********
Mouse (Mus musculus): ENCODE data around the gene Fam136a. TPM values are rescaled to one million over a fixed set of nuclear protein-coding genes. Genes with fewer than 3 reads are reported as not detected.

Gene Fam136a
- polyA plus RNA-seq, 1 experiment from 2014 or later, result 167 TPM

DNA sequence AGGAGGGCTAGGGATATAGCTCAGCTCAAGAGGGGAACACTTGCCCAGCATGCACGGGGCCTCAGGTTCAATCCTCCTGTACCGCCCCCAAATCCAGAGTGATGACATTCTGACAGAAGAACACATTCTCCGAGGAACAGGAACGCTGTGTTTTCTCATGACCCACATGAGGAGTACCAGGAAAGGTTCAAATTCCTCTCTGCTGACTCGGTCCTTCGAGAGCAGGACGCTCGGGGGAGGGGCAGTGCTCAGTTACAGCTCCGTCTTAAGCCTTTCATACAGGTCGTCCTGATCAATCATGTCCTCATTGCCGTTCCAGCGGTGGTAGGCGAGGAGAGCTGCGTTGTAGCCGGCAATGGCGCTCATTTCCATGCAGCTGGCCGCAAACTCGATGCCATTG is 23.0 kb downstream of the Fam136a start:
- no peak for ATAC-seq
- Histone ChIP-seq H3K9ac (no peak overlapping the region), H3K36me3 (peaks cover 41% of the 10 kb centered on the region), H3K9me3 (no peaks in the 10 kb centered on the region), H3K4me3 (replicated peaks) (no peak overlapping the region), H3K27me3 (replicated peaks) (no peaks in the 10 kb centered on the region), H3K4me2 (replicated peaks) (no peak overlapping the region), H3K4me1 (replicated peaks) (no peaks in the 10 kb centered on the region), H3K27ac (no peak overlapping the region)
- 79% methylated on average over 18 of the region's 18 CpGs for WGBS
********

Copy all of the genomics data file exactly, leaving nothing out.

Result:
Mouse (Mus musculus): ENCODE data around the gene Fam136a. TPM values are rescaled to one million over a fixed set of nuclear protein-coding genes. Genes with fewer than 3 reads are reported as not detected.

Gene Fam136a
- polyA plus RNA-seq, 1 experiment from 2014 or later, result 167 TPM

DNA sequence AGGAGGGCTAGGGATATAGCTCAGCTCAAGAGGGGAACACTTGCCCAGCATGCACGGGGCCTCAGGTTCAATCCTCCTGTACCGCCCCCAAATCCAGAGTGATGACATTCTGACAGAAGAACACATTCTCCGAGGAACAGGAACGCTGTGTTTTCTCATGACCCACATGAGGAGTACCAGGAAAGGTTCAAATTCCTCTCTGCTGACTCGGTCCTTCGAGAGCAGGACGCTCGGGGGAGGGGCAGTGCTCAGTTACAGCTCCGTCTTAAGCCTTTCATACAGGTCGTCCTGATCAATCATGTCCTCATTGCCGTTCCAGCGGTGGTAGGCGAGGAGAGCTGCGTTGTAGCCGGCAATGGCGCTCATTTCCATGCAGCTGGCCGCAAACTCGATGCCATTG is 23.0 kb downstream of the Fam136a start:
- no peak for ATAC-seq
- Histone ChIP-seq H3K9ac (no peak overlapping the region), H3K36me3 (peaks cover 41% of the 10 kb centered on the region), H3K9me3 (no peaks in the 10 kb centered on the region), H3K4me3 (replicated peaks) (no peak overlapping the region), H3K27me3 (replicated peaks) (no peaks in the 10 kb centered on the region), H3K4me2 (replicated peaks) (no peak overlapping the region), H3K4me1 (replicated peaks) (no peaks in the 10 kb centered on the region), H3K27ac (no peak overlapping the region)
- 79% methylated on average over 18 of the region's 18 CpGs for WGBS